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Cleveland (Becks)

So this other story, that Beck thinks is going to join his Castle story starts in Cleveland. And to tell it, Beck has to jump back even further to when his paternal Grandmother – Fannie – arrived at Ellis Island.

He hates biographies that drag you all over the past, but that’s is their nature. At least it’s not chronological. And in fact it may not be pertinent at all to the story of her oldest son Hy (see previous chapter) but Fannie…

Was she always called Fannie? Beck didn’t know. Arrived at Ellis Island in the far distant past as a little orphan girl. Maybe she was seven years old?

Her parents were dead (hence the melodramatic orphan description) but she had a whole lot of older brothers. Each one of them had paid someone to pretend to be their parent.

Beck didn’t know or understand the setup, but apparently they had arranged for little Fannie to work in Philadelphia as a house-girl for a wealthy family.

And again, apologies for the fogginess of this early history, but Fannie had an uncle who worked in early Hollywood as a screenwriter (I imagine before talkies). And he had driven cross country to pick up little orphan Fannie to deposit her in Philly.

Frankly, the whole thing didn’t make much sense, but Beck had a video tape of his father, Hy’s younger brother, telling the story just this way.

Where did her older brothers scatter to?

Why would this mysterious relative travel cross country to take Fannie to Philly? And if there was a former relative who was a screenwriter, why would Beck, who would himself have absolutely never heard about him until his own father told him the following story?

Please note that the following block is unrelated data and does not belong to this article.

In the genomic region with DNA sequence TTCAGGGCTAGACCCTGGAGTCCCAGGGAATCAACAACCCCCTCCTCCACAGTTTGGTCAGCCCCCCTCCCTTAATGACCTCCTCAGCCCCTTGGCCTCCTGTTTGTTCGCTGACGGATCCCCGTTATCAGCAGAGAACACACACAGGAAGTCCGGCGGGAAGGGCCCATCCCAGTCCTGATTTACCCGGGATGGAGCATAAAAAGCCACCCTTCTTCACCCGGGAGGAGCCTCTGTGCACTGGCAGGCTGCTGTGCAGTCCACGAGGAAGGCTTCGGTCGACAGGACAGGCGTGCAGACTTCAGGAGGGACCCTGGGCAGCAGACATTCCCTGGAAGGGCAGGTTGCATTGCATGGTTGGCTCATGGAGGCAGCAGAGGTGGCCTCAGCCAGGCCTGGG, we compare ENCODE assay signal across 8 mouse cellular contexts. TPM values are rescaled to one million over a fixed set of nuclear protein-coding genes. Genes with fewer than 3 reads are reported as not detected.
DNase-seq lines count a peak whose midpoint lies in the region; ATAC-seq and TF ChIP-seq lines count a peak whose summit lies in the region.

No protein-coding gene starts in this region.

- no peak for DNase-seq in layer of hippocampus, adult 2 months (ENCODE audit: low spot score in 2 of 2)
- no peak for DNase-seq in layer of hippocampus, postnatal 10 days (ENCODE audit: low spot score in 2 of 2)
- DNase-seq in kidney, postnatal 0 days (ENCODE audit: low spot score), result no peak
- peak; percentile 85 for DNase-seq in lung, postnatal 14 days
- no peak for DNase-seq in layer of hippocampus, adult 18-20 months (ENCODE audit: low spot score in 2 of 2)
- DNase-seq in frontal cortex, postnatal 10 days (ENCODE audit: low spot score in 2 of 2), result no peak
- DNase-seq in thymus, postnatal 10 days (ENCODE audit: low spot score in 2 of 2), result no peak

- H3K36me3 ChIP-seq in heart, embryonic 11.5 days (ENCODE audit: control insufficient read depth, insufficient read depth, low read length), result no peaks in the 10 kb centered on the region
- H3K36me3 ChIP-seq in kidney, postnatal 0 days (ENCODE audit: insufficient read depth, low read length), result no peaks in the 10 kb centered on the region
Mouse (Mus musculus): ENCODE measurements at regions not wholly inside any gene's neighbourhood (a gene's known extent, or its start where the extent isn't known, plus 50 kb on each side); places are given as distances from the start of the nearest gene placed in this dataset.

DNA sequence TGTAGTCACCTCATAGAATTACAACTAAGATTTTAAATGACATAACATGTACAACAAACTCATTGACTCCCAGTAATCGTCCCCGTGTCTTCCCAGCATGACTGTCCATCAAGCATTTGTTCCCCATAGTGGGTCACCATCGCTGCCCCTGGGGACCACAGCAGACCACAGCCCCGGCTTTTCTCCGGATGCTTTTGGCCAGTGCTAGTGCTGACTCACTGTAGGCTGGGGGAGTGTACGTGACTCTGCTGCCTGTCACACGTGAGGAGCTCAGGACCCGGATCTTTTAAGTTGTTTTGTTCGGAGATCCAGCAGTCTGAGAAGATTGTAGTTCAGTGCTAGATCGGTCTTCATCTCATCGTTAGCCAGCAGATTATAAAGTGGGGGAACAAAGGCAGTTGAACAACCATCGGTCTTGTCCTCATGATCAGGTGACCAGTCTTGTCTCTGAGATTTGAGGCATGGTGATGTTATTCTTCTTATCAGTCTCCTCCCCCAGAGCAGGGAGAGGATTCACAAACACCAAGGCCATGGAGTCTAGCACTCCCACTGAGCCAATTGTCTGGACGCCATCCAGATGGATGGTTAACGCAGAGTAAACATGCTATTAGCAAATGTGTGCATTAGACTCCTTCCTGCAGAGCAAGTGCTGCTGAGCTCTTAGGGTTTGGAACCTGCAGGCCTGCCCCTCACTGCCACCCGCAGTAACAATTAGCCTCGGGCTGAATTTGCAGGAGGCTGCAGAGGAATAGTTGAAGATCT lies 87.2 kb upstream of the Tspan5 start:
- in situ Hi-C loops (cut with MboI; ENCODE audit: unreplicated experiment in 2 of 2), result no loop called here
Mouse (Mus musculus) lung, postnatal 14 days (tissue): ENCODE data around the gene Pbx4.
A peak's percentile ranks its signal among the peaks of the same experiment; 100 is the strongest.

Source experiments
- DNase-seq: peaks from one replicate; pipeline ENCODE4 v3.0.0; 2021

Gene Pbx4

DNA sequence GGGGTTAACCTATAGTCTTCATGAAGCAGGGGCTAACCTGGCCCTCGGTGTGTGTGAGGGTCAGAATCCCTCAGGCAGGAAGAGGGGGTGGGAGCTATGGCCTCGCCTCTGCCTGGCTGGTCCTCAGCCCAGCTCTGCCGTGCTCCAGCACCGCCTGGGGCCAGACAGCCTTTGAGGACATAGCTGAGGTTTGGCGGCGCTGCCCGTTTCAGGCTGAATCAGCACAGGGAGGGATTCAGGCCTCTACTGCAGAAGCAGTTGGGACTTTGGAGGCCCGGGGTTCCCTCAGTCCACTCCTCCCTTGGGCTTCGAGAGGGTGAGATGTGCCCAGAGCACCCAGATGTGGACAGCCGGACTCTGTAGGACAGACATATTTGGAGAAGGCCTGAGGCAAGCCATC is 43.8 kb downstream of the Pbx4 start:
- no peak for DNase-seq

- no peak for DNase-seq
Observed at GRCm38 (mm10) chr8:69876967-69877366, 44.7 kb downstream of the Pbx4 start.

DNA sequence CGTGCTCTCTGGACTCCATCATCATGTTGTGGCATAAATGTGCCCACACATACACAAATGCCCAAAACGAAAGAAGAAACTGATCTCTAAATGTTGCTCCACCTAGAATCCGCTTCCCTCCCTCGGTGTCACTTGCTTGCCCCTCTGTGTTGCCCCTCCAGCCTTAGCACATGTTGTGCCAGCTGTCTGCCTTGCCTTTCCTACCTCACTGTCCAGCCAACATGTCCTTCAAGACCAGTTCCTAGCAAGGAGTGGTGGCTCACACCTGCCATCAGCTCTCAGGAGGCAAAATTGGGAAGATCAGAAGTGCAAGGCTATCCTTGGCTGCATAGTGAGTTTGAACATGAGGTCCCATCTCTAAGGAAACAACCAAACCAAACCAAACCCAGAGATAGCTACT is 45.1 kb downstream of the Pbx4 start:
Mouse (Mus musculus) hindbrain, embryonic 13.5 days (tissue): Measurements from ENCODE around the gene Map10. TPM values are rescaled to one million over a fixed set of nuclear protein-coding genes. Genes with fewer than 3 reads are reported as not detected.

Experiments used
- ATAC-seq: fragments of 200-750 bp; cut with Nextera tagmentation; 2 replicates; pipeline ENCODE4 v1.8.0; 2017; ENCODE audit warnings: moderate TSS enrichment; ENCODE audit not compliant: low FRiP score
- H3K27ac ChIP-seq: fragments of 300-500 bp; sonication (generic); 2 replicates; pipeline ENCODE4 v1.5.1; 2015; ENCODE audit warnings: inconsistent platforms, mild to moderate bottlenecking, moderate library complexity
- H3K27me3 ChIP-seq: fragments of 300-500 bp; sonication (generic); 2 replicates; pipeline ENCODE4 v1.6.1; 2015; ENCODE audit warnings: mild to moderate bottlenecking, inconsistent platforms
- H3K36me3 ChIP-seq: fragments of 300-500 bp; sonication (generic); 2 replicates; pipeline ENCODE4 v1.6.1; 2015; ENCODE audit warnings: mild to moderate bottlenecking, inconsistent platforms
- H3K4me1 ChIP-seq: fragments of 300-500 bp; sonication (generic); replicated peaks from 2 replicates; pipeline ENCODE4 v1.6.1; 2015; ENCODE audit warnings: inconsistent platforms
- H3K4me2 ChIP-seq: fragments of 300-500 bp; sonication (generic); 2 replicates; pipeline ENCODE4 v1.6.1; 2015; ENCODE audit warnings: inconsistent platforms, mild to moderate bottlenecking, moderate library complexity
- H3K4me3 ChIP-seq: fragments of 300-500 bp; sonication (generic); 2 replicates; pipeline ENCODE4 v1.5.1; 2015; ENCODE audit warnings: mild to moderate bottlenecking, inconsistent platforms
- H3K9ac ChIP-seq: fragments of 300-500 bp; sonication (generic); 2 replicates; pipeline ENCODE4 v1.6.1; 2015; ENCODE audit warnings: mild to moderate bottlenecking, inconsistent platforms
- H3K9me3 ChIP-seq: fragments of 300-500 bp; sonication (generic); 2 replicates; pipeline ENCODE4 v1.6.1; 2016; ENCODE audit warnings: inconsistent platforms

After Fannie got settled in what Beck imagined was a Model-T – she saw a black person for the first time in her life (having arrived from Poland and living in a Jewish ghetto).

She pointed him out to her screenwriter relative, and asked “why is that man so dark?”

“Oh that,” said the screenwriter. “After you are in America for a while, you’ll turn black too.”

This scared the little girl who would become my grandmother. She was taken to the house which my father describes as a mansion, and put to work scrubbing the floors.

Beck wasn’t sure how long she spent in Philly, but eventually she caught the eye of the skinny nervous guy, Max, who was to become my grandfather.

And for all that, what made Beck even write this bit, was Max.

Beck was sitting on his new shower chair (after you’ve had a few strokes, a shower chair is needed, because you can’t stand very long) and so the water was pouring on him and he was wondering how he ended up poor and disabled, and it struck Beck that characteristics often skipped generations, which brought him to Fannie and Max, and that seemed like a good bridge to their son Hy who this story is really about.

The thing about Max, was that he was always poor. He tried his hand at hat-making (I think you can write a history of hats that mirrors world history) and failed. He ran a small grocery on Bainbridge Avenue, in the Bronx. And failed.

He worked the story with Fannie, who by then was half blind with coke bottle glasses. If you asked her to slice a half-pound of cheese, it was anyone’s guess what you’d get.

A salesman came by one day and convinced Grandpa Max that there was going to be a great shortage of canned Pineapples (maybe this had to do with WWII?) but he ended up filling the cellar with hundreds of Pineapple cans, and Beck’s father laughs about how Grandpa Max never sold a single can because he paid too much for them?

He did some house painting, but was sloppy and generally not re-hired.